Back in May 2010, over five years ago, I declared that the U.S. housing market was looking up and that it was a great time to purchase a home.
Current and prospective homeowners can have confidence that their decision is the right one, and not just because of past success. A look at the latest numbers from the housing market show strong trends across the boards — sales, construction, prices and everything in between.
Of course, it’s possible that we will see some kind of pullback or cooling in housing. But homeowners shouldn’t let the epic pain of the previous housing crisis color their expectations forever. With each passing month, the recovery in housing looks to be not only sustainable, but even gathering steam.
For the record, I do not view any of these encouraging metrics as grounds for irresponsible speculation or reason to attend a house-flipping seminar at the airport Marriott. But that said, there are good reasons to expect home values to keep rising.
Here are seven:
New home sales hit a seven-year high in May, with 546,000 units blowing away forecasts of 525,000 units sold. In the Northeast, a region that had seen sales earlier this year struggle thanks to weather, new homes sold at an amazing rate that was up 87.5% over the previous month! Strong existing home sales were also encouraging for May, with recent numbers showing a 5%-plus growth rate there, too, and the strongest overall pace since late 2009.
Yes, the pace of increases in home prices has cooled, but given past experiences with an overheated housing market, that’s not a bad thing. According to the latest Case-Shiller data from the end of May, home values rose 5% from a year earlier in the 20-city index. Separately, real estate data firm FNC tallied a 5.3% increase in its larger 100-city price survey. So prices still are rising, albeit at a more moderate pace.
Digging deeper into prices and home values, CoreLogic just released a report that revealed another quarter of a million U.S. homes had equity that topped mortgage debt in the first quarter. The slow but steady trend of homeowners moving back into the black has quietly become an impressive story, with 44.9 million homes now reporting equity, or 90% of all mortgaged properties, according to CoreLogic data. Not only does this kind of environment breed confidence, it also creates stability as homeowners are not struggling to make payments on an underwater home or biting off more than they can chew.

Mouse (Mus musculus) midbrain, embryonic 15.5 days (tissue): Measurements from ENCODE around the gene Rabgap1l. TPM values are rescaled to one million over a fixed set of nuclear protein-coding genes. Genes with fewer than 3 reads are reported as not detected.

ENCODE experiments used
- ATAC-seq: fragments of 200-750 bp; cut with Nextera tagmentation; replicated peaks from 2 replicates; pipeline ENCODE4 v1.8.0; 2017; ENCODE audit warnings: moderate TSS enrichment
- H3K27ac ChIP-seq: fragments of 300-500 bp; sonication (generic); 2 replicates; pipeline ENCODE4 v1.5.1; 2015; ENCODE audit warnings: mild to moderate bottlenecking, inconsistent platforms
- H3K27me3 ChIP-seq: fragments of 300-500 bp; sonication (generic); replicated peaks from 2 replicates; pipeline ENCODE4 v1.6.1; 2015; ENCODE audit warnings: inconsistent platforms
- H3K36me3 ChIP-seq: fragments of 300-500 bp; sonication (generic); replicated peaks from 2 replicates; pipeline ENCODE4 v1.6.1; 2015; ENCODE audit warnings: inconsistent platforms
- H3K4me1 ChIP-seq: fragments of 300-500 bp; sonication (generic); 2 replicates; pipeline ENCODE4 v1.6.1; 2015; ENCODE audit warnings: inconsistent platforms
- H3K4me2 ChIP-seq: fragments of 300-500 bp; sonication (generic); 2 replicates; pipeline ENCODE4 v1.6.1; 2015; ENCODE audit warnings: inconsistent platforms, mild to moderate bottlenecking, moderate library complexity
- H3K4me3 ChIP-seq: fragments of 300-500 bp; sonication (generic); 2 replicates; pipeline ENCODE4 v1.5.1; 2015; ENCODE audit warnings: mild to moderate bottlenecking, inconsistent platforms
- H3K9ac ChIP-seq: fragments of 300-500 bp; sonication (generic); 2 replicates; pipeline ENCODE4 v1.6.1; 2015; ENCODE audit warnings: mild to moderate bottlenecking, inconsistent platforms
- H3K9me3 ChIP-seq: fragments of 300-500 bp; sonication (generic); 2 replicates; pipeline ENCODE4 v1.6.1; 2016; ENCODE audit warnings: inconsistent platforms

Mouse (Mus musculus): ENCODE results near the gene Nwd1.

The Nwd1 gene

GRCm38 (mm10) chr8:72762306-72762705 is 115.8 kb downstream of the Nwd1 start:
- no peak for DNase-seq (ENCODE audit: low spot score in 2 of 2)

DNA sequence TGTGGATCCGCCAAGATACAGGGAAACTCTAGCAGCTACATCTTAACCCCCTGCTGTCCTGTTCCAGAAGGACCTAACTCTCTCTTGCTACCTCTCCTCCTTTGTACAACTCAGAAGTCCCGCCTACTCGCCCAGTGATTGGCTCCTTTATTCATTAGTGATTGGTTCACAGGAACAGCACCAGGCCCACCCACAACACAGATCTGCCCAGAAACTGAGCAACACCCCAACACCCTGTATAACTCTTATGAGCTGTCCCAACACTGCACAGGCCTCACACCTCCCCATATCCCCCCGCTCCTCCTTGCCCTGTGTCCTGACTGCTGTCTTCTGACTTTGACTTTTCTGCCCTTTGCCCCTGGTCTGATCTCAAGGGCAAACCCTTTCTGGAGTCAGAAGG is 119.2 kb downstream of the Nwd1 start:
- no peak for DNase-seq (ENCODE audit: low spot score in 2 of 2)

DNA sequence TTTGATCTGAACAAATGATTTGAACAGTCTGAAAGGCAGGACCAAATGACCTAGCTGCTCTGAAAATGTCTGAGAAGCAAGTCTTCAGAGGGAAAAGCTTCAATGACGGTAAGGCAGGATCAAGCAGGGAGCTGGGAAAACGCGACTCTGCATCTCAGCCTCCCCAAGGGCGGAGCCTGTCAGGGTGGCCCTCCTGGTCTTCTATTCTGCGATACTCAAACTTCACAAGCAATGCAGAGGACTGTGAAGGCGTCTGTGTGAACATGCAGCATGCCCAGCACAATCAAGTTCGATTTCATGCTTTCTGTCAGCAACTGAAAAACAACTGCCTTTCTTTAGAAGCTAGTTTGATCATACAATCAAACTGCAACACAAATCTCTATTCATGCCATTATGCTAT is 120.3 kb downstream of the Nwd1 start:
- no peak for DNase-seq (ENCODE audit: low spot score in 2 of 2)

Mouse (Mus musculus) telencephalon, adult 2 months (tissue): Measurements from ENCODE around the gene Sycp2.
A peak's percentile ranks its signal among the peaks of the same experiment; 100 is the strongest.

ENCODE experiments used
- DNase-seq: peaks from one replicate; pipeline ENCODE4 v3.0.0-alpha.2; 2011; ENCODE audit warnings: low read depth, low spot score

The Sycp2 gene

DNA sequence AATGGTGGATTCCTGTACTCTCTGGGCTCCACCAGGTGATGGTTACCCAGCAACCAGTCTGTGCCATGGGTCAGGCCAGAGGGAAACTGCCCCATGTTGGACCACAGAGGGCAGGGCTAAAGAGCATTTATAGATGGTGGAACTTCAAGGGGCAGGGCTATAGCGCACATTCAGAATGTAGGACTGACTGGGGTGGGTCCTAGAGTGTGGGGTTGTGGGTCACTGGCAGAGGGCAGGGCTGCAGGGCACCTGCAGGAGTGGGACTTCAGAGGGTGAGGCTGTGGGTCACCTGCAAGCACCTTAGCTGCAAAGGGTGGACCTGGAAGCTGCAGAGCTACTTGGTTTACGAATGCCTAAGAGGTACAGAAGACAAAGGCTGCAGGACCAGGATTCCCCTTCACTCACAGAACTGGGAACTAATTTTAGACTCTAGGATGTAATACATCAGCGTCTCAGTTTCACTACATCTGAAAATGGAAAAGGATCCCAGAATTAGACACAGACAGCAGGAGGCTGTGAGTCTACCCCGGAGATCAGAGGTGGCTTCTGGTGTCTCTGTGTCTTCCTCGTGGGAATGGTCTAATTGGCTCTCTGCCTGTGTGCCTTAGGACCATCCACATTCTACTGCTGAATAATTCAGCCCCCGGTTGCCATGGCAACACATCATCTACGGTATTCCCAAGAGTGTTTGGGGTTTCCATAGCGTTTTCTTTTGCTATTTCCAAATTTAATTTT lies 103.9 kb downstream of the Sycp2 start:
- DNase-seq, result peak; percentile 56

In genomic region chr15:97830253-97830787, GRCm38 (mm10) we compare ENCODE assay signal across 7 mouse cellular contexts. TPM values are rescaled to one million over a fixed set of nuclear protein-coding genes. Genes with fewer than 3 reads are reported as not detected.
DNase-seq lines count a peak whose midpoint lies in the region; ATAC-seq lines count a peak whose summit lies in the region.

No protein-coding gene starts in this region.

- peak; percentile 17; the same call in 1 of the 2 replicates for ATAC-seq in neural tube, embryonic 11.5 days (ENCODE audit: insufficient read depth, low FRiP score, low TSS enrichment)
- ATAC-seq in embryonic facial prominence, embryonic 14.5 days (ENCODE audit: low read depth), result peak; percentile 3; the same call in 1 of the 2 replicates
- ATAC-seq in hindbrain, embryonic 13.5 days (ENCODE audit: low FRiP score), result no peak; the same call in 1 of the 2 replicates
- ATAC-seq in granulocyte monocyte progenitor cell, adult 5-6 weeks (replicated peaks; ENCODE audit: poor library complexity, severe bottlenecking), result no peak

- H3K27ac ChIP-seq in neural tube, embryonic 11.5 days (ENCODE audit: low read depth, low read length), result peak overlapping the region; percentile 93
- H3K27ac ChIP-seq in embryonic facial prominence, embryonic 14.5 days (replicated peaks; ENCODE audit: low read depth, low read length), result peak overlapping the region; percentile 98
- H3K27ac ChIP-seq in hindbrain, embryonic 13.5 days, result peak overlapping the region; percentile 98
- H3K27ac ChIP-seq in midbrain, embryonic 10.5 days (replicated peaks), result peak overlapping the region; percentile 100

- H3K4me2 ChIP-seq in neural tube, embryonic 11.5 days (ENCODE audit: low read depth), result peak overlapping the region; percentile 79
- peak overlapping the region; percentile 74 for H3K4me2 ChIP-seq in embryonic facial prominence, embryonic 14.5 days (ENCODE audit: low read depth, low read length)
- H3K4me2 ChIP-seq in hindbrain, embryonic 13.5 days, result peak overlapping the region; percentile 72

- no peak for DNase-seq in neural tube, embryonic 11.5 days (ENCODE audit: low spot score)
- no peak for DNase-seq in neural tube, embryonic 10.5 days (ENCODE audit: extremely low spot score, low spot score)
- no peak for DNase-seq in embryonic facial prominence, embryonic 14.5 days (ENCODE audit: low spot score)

The Mortgage Bankers Association reported in its latest weekly survey that applications from prospective borrowers were up 8.4% on a seasonally adjusted basis. The American Bankers Association said in its recently released annual survey that loans to first-time homebuyers have ticked up to 14%, the highest level in the history of the 22-year-old survey. More applications and loans are great, but it’s also crucial to note that the quality of those loans is strong, too. Consider the number of loans in foreclosure are at the lowest level since November 2007, with just 1.4% of mortgages in distress.
While housing starts pulled back a bit in May, it’s important to remember that came after a red-hot April that shows big optimism on the part of homebuilders as they broke ground on new homes at an impressive clip. The latest numbers showed upward revisions to the past two months, too, after impressive numbers previously. Also, permits surged 12% to the highest level since summer 2007 to show strong momentum that should carry this trend of robust construction through the coming months.
The National Association of Home Builders reported that builder confidence was rebounding after a slow start to the year, and up to a nine-month high. Not only did this top expectations, but it put the NAHB survey firmly in expansion mode, with a reading of 59; anything above 50 signals a favorable view. Furthermore, expectations of sales now and in the future “are at their highest levels since the last quarter of 2005, indicating a growing optimism among builders that housing will continue to strengthen in the months ahead,” according to the NAHB.
There is plenty of room for new supply, too, considering that Federal Reserve data show the current inventory of existing homes is only 4.5 months, down sharply from a one-year supply at the peak of the housing crisis and back in line with 2005 levels. The National Association of Realtors reports that total listings are down 15.7% year-over-year.
Jeff Reeves is the editor of InvestorPlace.com and the author of The Frugal Investor’s Guide to Finding Great Stocks. Write him at firstname.lastname@example.org or follow him on Twitter via @JeffReevesIP. As of this writing, he did not hold a position in any of the aforementioned securities.